One January afternoon in 2012, I as a 9-year-old girl, accompanied by my parents and younger siblings were ushered into a large but very modest waiting room in Ridge, Accra.
I was nervous, not because it was Ghana, or that the heat was sweltering.
Rather, it was the very first time I was going to meet a Statesman, one who had governed a country for almost 2 decades and also revered on the African continent. His name was Jerry John Rawlings.
With my video camera, lights and stand safely tucked in my backpack, I slowly went over the questions I wanted to ask him, about the Ghana Revolution, as we waited to see him.
The reason was that, I had entered a competition meant for 11 – 16 year old’s back at school in California, and we were challenged to do a play-act, or create a short documentary about a successful revolution anywhere in the world.
I wanted to do something totally different from my classmates [I was 2 years ahead], and because I was younger, and smaller, they didn’t like my idea of doing something outside of the US very much especially not in Africa of all places.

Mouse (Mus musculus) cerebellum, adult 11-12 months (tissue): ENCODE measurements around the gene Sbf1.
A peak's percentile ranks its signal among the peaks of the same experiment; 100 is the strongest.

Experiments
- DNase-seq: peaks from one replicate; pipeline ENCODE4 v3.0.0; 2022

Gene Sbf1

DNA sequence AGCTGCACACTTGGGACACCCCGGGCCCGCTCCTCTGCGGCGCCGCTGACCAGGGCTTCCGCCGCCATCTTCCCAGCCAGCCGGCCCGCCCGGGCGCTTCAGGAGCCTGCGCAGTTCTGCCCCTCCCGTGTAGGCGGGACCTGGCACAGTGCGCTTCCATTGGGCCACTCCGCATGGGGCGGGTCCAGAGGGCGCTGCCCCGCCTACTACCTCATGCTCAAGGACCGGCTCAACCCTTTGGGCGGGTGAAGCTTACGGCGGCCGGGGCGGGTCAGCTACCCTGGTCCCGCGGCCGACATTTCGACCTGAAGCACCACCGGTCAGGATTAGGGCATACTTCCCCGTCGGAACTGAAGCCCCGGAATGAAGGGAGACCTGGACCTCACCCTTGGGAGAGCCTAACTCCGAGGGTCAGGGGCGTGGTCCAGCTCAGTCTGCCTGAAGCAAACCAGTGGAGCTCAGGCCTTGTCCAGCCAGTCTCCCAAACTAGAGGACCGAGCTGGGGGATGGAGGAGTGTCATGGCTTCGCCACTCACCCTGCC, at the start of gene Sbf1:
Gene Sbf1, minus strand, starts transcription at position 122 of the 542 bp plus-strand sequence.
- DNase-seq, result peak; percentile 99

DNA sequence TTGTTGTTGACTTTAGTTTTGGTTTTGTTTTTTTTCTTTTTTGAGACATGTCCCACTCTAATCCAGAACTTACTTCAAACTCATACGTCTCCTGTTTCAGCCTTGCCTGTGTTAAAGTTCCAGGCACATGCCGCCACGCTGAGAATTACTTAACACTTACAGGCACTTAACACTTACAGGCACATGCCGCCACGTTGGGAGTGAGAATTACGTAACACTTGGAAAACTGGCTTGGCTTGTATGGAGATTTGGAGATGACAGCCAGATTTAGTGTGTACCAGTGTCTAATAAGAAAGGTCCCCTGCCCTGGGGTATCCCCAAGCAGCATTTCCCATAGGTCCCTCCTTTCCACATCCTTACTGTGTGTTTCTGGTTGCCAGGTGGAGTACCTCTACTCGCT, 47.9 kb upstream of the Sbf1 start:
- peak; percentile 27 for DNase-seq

So, I wrote to President Rawlings, explaining my predicament, and asked if he would allow me to record my meeting and session with him, for the documentary about a successful revolution.
His answer came 3 weeks later. ‘It was simple and blunt.
“If you are serious enough and can come over to Ghana, I would make time for you and your documentary.”
I was told before we arrived that he had 15 minutes for me, because he was busy, and was travelling overseas that evening. It was probably true because there were about 9 older people waiting in his lobby when we arrived.
An hour later, my camera rolling, I began asking him questions about the Ghana Revolution, and what things were like then in Ghana. He spoke very candidly, giving as an example of how he was asked by his superiors to fly a fighter jet over those demonstrating, to intimidate them into silence. He didn’t like that at all. I was a little surprised he shared that, and many more things on camera, but perhaps his openness and penchant for fairness was a flaw he lived with.
President Rawlings at the end of our session walked my family and I to our car and spent more time talking with me, while others still waited to see me.